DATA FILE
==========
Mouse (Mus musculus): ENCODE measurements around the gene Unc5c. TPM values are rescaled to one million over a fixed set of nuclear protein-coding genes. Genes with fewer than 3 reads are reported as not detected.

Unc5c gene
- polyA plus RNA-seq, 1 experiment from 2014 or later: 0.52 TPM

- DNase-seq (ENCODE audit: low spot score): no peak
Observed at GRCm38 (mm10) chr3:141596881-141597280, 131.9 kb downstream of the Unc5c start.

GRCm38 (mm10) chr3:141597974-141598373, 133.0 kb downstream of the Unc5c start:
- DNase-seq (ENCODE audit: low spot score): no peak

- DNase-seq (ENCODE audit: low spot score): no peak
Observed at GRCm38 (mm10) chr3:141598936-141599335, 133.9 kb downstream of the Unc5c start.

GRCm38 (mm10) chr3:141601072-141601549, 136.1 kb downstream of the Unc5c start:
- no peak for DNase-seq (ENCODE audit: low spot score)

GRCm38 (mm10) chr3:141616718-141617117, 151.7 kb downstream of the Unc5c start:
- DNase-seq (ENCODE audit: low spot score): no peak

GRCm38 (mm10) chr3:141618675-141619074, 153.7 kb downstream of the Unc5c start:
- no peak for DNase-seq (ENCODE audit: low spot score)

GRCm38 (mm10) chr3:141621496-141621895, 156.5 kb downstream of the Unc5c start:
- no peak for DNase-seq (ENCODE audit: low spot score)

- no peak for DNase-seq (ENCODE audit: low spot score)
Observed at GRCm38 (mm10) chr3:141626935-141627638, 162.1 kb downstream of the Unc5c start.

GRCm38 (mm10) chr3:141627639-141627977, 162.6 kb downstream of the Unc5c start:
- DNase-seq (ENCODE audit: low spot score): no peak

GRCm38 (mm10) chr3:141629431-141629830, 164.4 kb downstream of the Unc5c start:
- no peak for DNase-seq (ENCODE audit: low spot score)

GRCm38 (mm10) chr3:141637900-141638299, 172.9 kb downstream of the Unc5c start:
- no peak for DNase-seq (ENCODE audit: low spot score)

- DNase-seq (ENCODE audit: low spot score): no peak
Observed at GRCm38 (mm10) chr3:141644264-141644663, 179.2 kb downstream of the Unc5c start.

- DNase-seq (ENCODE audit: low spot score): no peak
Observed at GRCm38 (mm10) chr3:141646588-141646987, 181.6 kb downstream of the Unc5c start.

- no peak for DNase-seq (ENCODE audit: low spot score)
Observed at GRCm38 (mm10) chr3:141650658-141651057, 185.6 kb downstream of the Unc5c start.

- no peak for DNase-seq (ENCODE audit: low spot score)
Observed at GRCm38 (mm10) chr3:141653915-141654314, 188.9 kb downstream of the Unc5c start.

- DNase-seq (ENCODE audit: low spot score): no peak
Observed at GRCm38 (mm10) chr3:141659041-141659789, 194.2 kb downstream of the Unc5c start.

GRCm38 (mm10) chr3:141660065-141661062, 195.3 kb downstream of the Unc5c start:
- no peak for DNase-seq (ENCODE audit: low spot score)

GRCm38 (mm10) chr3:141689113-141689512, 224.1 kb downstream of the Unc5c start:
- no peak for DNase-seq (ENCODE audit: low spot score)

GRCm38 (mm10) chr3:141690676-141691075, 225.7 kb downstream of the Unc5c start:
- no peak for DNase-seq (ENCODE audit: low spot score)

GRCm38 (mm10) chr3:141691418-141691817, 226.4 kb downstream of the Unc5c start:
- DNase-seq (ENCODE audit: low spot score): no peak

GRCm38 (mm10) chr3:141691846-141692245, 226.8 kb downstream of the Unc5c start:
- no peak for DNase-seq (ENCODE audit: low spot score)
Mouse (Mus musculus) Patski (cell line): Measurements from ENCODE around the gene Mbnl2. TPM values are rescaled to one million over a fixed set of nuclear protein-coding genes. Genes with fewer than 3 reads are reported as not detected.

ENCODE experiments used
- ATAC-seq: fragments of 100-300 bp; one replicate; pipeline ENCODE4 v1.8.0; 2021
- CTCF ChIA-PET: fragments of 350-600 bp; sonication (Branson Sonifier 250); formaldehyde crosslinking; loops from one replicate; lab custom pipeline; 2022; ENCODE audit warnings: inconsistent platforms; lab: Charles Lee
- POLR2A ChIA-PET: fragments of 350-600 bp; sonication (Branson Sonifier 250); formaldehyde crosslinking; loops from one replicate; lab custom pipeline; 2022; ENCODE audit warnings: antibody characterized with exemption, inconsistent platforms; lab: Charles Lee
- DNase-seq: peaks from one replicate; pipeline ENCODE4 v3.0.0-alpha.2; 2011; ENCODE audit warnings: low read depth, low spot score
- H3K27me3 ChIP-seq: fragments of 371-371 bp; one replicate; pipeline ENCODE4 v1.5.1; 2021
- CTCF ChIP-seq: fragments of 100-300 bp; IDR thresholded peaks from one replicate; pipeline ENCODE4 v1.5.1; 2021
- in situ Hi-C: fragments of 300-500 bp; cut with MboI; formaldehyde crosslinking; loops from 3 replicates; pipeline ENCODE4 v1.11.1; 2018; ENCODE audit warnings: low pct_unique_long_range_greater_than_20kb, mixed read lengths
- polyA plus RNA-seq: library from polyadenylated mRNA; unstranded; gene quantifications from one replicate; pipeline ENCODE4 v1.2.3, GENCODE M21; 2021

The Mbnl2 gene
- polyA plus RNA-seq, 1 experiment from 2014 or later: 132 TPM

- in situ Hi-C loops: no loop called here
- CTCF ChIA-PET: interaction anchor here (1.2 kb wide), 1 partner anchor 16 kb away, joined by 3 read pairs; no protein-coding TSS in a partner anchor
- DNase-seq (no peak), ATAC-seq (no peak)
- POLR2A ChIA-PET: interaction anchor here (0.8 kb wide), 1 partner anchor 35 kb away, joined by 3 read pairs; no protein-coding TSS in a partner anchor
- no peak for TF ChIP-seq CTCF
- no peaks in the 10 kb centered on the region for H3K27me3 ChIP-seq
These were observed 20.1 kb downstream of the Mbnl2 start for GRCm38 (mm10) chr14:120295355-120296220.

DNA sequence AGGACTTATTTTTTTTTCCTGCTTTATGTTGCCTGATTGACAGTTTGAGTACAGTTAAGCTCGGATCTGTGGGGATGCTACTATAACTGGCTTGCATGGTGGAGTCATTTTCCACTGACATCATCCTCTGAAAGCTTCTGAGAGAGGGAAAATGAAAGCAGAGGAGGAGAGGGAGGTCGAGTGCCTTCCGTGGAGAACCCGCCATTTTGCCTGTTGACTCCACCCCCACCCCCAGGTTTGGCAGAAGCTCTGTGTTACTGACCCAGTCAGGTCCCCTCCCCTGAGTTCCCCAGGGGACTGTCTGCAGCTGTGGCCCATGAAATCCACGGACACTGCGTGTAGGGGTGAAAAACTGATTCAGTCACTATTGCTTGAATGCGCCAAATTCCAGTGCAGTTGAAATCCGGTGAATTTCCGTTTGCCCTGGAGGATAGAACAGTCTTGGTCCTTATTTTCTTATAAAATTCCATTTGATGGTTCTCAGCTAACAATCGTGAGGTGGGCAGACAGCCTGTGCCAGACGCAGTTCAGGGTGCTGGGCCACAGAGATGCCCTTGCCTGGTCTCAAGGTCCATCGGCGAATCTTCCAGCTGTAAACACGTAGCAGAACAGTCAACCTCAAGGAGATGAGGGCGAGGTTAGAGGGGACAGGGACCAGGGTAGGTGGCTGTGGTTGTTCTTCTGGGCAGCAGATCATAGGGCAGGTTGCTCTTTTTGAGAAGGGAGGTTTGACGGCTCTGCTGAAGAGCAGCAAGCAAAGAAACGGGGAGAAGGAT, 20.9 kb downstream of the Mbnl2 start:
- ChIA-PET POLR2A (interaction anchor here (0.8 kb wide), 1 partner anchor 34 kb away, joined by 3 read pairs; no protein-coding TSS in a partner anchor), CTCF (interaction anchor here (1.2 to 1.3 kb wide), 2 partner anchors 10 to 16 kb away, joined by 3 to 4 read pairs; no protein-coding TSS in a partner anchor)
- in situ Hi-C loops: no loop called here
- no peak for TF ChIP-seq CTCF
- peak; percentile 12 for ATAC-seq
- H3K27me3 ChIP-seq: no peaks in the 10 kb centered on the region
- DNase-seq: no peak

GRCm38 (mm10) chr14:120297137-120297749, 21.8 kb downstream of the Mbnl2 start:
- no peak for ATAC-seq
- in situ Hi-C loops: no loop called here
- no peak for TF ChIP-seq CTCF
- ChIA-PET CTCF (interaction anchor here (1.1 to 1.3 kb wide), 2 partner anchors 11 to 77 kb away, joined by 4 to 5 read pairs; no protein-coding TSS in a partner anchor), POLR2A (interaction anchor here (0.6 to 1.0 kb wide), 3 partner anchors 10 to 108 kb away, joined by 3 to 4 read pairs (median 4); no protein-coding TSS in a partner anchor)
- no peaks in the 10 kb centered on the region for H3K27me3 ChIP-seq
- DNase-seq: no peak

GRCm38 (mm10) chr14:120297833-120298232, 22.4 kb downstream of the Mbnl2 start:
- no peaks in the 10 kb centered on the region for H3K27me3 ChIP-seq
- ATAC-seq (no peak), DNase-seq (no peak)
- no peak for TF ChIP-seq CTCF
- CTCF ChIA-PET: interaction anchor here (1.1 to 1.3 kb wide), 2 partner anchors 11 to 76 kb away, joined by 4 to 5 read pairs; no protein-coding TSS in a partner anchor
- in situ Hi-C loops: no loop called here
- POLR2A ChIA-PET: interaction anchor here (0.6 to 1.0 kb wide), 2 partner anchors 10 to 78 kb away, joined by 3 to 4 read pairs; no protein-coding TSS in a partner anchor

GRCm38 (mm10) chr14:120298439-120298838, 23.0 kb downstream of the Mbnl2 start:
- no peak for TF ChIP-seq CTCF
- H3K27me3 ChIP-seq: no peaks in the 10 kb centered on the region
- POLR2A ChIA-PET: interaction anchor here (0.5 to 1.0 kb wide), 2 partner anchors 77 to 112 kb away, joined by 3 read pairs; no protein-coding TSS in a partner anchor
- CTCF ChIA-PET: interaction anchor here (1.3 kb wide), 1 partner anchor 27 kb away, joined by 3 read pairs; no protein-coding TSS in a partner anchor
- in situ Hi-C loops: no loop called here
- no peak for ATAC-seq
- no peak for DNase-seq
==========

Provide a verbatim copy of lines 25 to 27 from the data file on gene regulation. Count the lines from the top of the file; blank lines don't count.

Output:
- no peak for DNase-seq (ENCODE audit: low spot score)

- DNase-seq (ENCODE audit: low spot score): no peak
Observed at GRCm38 (mm10) chr3:141644264-141644663, 179.2 kb downstream of the Unc5c start.